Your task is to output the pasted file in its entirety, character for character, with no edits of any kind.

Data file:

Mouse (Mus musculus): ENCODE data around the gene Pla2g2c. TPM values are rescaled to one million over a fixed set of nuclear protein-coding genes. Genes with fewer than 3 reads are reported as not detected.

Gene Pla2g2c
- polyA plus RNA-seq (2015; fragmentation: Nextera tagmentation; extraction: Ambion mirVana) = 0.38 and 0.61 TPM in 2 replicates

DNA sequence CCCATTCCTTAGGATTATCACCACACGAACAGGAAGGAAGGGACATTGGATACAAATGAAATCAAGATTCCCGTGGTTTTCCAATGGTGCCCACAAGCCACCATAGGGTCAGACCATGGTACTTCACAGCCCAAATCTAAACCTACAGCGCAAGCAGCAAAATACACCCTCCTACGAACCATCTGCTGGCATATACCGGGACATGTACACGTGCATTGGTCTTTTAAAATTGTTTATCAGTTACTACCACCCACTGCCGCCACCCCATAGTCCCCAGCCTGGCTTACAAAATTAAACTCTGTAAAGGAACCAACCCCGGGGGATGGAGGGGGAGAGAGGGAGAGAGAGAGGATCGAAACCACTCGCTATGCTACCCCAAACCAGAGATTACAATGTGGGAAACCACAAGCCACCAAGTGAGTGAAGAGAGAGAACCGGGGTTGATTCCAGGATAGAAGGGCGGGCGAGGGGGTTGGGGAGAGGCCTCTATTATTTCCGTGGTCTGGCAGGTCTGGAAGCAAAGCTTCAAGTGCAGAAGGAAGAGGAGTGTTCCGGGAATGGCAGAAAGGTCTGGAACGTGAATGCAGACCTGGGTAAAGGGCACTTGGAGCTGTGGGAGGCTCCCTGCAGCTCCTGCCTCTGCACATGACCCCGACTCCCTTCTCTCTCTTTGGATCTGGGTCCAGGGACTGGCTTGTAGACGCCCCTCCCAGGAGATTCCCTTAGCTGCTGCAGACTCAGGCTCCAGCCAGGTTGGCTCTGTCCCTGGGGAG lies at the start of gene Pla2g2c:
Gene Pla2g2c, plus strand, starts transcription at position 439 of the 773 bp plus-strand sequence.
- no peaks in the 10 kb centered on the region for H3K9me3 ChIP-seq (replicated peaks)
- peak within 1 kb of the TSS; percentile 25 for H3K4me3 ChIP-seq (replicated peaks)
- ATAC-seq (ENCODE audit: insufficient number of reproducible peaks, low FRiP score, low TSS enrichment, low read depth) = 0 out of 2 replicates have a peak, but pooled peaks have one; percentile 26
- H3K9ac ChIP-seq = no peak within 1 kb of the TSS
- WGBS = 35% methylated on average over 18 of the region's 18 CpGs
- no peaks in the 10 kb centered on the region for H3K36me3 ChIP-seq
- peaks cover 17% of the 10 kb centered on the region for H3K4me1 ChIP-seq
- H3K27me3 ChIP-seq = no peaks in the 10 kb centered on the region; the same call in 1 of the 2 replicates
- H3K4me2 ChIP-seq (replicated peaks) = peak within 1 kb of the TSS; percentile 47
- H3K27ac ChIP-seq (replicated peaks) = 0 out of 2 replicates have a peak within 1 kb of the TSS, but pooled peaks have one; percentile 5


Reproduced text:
Mouse (Mus musculus): ENCODE data around the gene Pla2g2c. TPM values are rescaled to one million over a fixed set of nuclear protein-coding genes. Genes with fewer than 3 reads are reported as not detected.

Gene Pla2g2c
- polyA plus RNA-seq (2015; fragmentation: Nextera tagmentation; extraction: Ambion mirVana) = 0.38 and 0.61 TPM in 2 replicates

DNA sequence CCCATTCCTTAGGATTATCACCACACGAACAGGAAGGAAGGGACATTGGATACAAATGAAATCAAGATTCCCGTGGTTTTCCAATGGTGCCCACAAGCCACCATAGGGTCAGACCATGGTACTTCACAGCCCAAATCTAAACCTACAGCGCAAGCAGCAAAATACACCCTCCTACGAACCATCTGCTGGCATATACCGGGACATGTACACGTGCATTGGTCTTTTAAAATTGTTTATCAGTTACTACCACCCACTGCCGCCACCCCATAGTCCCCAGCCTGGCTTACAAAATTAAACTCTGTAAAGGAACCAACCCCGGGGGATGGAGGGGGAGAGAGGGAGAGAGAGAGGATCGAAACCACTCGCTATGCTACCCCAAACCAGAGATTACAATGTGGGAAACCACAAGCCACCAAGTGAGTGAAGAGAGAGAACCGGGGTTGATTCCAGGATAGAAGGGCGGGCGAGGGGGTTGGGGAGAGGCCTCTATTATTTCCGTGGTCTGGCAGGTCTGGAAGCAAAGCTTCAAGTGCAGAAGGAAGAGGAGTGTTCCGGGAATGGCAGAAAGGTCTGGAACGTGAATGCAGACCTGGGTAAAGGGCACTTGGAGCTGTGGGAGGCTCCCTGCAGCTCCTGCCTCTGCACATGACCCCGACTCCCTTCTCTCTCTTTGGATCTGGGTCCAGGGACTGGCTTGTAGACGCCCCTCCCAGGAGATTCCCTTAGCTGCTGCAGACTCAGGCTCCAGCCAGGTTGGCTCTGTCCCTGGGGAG lies at the start of gene Pla2g2c:
Gene Pla2g2c, plus strand, starts transcription at position 439 of the 773 bp plus-strand sequence.
- no peaks in the 10 kb centered on the region for H3K9me3 ChIP-seq (replicated peaks)
- peak within 1 kb of the TSS; percentile 25 for H3K4me3 ChIP-seq (replicated peaks)
- ATAC-seq (ENCODE audit: insufficient number of reproducible peaks, low FRiP score, low TSS enrichment, low read depth) = 0 out of 2 replicates have a peak, but pooled peaks have one; percentile 26
- H3K9ac ChIP-seq = no peak within 1 kb of the TSS
- WGBS = 35% methylated on average over 18 of the region's 18 CpGs
- no peaks in the 10 kb centered on the region for H3K36me3 ChIP-seq
- peaks cover 17% of the 10 kb centered on the region for H3K4me1 ChIP-seq
- H3K27me3 ChIP-seq = no peaks in the 10 kb centered on the region; the same call in 1 of the 2 replicates
- H3K4me2 ChIP-seq (replicated peaks) = peak within 1 kb of the TSS; percentile 47
- H3K27ac ChIP-seq (replicated peaks) = 0 out of 2 replicates have a peak within 1 kb of the TSS, but pooled peaks have one; percentile 5